After no shortage of controversy, organizers settled on Maroon 5, Travis Scott and Big Boi. Here’s Post pop music critic Chris Richards:
The Super Bowl halftime show has generated steaming oodles of controversy in the past — you might remember M.I.A. flipping the bird in 2012; you definitely remember Justin Timberlake prompting Janet Jackson’s wardrobe malfunction in 2004 — but this year, things hit a rolling boil before the Rams had even clinched a playoff spot.
Back in September, Billboard confirmed that soft-rock nice boys Maroon 5 would be headlining this year’s big show. Eh, fine. Then, in October, Us Weekly reported that Rihanna had turned down the gig in solidarity with former San Francisco 49ers quarterback Colin Kaepernick, still out of the league after sparking player protests in 2016. Since then, Maroon 5 — as well as the band’s coheadliners, rappers Travis Scott and Big Boi — have been loudly criticized for failing to take the same stance.
Now, some are wondering whether this weird assemblage of musicians might sneak a truth-to-power moment into the show — perhaps during the breakdown of “Moves Like Jagger.” You’ll want to watch closely, and frankly, you always should. The Super Bowl halftime show is the most widely watched musical performance of the year in this country, and we should always expect absolute excellence. Prince understood that. Do these guys? For three acts with very little in common, they have some serious mountains to move.
I seriously thought you’d never ask, because this is perhaps the best thing about the Super Bowl besides the guacamole. Now, I’m of the opinion that the Super Bowl is actually one of the worst gambling days on the football calendar, because there’s only one lonesome game to bet this weekend.
That said, better get your losing in now while you still have a chance. The Post has created a handy Prop Bet Quiz, sort of like an Oscar ballot, something that requires absolutely no knowledge of the sport. Just circle your choices wildly and await your riches.
For a fun alternative, you can try a Super Bowl Draft with a couple of friends. The possibilities are endless, but you’re essentially drafting players (or picking them blindly) for touchdowns. The first touchdown scored is worth X dollars, the second touchdown is worth 2X, the third 3X, and so on, until after the game’s final touchdown your friend Adam has your entire mortgage payment. This is fun, I swear.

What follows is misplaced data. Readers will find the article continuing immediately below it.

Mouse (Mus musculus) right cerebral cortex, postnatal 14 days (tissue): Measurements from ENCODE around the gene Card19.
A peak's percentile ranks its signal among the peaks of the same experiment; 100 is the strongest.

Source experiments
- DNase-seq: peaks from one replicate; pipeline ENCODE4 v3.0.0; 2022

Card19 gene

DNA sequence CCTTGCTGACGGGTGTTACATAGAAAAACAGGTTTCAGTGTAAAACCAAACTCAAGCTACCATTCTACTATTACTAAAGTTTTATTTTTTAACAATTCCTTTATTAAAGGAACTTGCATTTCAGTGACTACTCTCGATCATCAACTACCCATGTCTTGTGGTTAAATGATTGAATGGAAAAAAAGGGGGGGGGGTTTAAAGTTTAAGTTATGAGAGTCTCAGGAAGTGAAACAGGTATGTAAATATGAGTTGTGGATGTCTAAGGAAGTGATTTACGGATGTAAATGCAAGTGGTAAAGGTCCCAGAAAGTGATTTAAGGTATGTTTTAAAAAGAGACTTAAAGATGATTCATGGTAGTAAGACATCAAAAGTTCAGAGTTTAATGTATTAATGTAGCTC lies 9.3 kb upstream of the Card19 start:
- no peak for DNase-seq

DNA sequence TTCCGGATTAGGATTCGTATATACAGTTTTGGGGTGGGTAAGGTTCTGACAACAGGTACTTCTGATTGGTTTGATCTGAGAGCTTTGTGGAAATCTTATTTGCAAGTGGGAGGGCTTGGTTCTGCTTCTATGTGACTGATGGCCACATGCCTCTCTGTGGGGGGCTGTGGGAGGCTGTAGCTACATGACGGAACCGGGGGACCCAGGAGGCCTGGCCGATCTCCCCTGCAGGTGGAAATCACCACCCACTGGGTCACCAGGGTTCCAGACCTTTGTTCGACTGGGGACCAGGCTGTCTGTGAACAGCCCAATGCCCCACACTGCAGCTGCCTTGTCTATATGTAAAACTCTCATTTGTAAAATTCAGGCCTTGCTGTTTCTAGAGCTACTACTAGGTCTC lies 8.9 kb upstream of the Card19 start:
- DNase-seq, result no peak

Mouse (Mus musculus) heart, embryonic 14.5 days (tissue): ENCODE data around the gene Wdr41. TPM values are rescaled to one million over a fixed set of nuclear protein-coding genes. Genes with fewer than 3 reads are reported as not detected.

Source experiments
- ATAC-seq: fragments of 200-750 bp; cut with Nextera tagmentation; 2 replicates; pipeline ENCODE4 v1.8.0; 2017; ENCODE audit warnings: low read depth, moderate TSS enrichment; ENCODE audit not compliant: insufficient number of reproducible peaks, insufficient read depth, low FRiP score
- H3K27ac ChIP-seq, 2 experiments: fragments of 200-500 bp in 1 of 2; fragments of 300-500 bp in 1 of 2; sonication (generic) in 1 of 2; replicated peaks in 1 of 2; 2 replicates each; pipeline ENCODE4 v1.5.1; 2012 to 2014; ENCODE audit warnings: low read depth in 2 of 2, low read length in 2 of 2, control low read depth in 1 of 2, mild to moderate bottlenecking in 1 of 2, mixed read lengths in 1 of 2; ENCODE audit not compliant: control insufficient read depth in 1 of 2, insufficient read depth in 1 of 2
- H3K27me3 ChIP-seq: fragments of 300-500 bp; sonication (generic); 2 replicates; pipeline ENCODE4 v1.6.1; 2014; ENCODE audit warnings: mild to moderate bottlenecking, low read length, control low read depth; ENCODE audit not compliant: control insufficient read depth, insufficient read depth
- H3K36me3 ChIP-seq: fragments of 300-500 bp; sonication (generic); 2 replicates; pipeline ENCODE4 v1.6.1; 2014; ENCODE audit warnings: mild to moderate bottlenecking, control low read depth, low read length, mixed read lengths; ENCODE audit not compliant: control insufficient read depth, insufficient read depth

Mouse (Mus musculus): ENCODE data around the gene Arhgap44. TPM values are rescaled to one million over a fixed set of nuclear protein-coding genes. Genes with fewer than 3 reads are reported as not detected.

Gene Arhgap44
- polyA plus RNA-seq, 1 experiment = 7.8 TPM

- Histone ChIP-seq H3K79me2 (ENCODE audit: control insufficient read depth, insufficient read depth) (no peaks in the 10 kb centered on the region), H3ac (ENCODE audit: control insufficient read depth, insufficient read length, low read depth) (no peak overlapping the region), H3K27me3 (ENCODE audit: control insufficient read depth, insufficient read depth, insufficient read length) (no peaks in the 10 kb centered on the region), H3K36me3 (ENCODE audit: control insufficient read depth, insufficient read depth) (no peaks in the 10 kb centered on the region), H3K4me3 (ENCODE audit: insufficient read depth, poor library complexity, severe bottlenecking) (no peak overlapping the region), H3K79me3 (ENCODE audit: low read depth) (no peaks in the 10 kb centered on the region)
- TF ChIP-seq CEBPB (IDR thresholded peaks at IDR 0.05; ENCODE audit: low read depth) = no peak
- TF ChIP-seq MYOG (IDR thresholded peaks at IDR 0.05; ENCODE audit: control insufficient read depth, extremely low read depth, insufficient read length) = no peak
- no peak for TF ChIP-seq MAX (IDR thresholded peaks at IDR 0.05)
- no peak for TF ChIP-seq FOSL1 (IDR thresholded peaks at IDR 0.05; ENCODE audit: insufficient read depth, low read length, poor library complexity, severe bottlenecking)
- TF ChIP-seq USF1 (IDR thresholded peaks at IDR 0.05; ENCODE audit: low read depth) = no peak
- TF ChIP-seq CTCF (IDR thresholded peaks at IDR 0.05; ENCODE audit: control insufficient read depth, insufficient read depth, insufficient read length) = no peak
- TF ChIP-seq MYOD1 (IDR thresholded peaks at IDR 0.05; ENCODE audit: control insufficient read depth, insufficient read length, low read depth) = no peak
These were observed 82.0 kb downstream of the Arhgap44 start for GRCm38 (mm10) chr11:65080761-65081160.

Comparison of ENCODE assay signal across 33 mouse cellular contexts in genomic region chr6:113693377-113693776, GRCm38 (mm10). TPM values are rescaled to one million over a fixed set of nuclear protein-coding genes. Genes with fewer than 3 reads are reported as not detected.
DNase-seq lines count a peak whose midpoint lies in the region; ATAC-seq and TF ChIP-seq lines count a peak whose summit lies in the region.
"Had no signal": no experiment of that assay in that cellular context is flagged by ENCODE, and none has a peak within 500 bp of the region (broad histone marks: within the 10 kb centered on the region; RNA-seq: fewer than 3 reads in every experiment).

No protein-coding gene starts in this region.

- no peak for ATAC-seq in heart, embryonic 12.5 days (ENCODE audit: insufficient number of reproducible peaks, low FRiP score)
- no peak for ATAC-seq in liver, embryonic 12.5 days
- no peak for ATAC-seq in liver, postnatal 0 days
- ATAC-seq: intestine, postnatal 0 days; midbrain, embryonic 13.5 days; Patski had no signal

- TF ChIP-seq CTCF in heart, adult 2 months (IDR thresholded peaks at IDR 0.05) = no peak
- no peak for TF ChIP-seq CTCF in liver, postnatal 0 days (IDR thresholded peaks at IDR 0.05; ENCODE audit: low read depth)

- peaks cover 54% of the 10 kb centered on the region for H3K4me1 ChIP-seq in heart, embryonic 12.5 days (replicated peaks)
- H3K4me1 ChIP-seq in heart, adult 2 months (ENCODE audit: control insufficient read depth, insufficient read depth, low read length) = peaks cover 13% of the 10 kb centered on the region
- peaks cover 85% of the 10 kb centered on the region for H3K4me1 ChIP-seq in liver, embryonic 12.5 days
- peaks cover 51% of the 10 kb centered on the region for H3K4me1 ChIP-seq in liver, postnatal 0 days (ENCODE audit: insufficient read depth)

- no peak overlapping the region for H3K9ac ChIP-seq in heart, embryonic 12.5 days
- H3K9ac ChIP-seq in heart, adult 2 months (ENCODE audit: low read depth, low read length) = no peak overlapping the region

What about Super Bowl squares?
My friend Scott Allen, who’s a nerd, makes regional-themed Super Bowl food every year. Here’s his plan:
I was rooting for barbecue ribs during the AFC championship game, which is to say I was rooting for the Kansas City Chiefs. Nothing against New England’s culinary staples, but when you’ve made lobster rolls and clam chowder for four out of the past seven Super Bowls, the city-specific menu idea can start to feel staler than an airport (Dunkin’) doughnut. Rather than abandon the tradition, my wife and I are making fried clams and whoopie pies this year. We’re also loading up on New England IPAs. If you have money to burn and lack discerning taste, you could also make something out of Brady’s $200 cookbook.
As for the Rams, a California team in the Super Bowl is the perfect excuse to make this solid adaptation of a Double-Double, Animal Style. Wash them down with large-format bottles from the Orange County-based Bruery, which are readily available in the D.C. area.
What if I’m, like, a normal person hosting a normal party?
My friend Matt Brooks, a food editor at The Post, is here to help:
I’ve hosted a Super Bowl party for 11 years running, and while the guest list is always changing, there is one constant: a giant pot of piping hot chili. Chili is the perfect party menu anchor. There are countless ways to make it, it makes your house smell amazing and you can easily tailor ingredients to suit your audience. If you’re competitive, encourage guests to bring their own and turn it into a chili cook-off. Just be sure to have enough bowls (mugs are a nice backup), spoons and garnishes for everyone.
And what to bring if I’m an invited guest?
More from Matt. Have you noticed how much of this is outsourced?
Beer is the easiest out. Bringing beer is also boring, and you’re not boring. See what others are making and try to fill a hole in the menu with something that doesn’t require a long reheat in the oven. Make a flavor-packed dip, glaze some wings or bake this crazy-good peanut butter chocolate chip skillet blondie. If it’s cheesy (think nachos) or you can eat it with your hands (think meatballs), it’s a good idea. If it’s both, it’s a better idea. This year, a friend from North Dakota has promised moose meatballs, which should sustain us in the event of a blizzard. And remember: If all else fails, there’s always beer.
What time does the Super Bowl start?
This was once the question of the week, at least for content creators appealing to a Google world. It since has been joined by other key queries, such as “What are Super Bowl keto recipes?” In any case, the answer to the first question is “around 6:30.” And the bigger question might be “What time does the Super Bowl end?” (Answer: “You’re going to be tired on Monday no matter what.”)
More Super Bowl coverage: